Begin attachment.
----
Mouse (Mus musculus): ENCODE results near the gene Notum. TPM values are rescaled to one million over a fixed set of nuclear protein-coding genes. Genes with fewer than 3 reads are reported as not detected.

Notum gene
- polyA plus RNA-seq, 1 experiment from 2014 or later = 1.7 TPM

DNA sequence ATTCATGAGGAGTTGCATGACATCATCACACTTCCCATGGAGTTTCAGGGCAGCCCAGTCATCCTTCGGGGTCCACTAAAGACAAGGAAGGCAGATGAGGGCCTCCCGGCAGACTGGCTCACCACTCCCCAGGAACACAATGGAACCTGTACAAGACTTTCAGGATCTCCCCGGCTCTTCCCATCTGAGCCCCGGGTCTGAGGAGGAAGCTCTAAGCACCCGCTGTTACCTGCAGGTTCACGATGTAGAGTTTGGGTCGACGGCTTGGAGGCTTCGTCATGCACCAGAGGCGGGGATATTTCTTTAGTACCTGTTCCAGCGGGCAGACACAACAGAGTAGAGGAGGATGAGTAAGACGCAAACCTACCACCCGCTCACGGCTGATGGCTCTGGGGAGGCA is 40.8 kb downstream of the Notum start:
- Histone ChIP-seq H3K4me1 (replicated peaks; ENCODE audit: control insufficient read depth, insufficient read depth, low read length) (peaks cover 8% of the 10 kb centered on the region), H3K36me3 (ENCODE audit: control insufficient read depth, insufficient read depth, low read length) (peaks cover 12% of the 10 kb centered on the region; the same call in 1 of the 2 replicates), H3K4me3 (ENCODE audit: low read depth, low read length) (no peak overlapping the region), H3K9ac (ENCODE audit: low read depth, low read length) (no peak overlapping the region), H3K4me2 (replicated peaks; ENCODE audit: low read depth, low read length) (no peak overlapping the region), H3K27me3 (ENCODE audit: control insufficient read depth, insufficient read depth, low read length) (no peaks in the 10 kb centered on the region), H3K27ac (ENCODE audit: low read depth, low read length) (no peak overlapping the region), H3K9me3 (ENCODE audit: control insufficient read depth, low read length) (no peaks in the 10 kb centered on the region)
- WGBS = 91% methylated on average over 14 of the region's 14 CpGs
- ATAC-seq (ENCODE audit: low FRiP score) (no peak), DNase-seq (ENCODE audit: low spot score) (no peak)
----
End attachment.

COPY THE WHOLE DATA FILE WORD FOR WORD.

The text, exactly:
Mouse (Mus musculus): ENCODE results near the gene Notum. TPM values are rescaled to one million over a fixed set of nuclear protein-coding genes. Genes with fewer than 3 reads are reported as not detected.

Notum gene
- polyA plus RNA-seq, 1 experiment from 2014 or later = 1.7 TPM

DNA sequence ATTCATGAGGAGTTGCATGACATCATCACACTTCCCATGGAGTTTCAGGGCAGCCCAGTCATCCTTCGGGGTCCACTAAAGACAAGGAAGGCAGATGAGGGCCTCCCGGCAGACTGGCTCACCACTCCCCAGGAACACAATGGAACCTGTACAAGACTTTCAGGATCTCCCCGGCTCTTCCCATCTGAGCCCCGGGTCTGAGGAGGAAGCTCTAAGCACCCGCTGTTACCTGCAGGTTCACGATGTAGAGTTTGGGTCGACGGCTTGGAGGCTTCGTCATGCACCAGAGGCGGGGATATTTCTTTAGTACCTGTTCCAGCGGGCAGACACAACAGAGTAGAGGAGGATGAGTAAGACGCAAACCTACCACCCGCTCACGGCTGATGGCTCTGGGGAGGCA is 40.8 kb downstream of the Notum start:
- Histone ChIP-seq H3K4me1 (replicated peaks; ENCODE audit: control insufficient read depth, insufficient read depth, low read length) (peaks cover 8% of the 10 kb centered on the region), H3K36me3 (ENCODE audit: control insufficient read depth, insufficient read depth, low read length) (peaks cover 12% of the 10 kb centered on the region; the same call in 1 of the 2 replicates), H3K4me3 (ENCODE audit: low read depth, low read length) (no peak overlapping the region), H3K9ac (ENCODE audit: low read depth, low read length) (no peak overlapping the region), H3K4me2 (replicated peaks; ENCODE audit: low read depth, low read length) (no peak overlapping the region), H3K27me3 (ENCODE audit: control insufficient read depth, insufficient read depth, low read length) (no peaks in the 10 kb centered on the region), H3K27ac (ENCODE audit: low read depth, low read length) (no peak overlapping the region), H3K9me3 (ENCODE audit: control insufficient read depth, low read length) (no peaks in the 10 kb centered on the region)
- WGBS = 91% methylated on average over 14 of the region's 14 CpGs
- ATAC-seq (ENCODE audit: low FRiP score) (no peak), DNase-seq (ENCODE audit: low spot score) (no peak)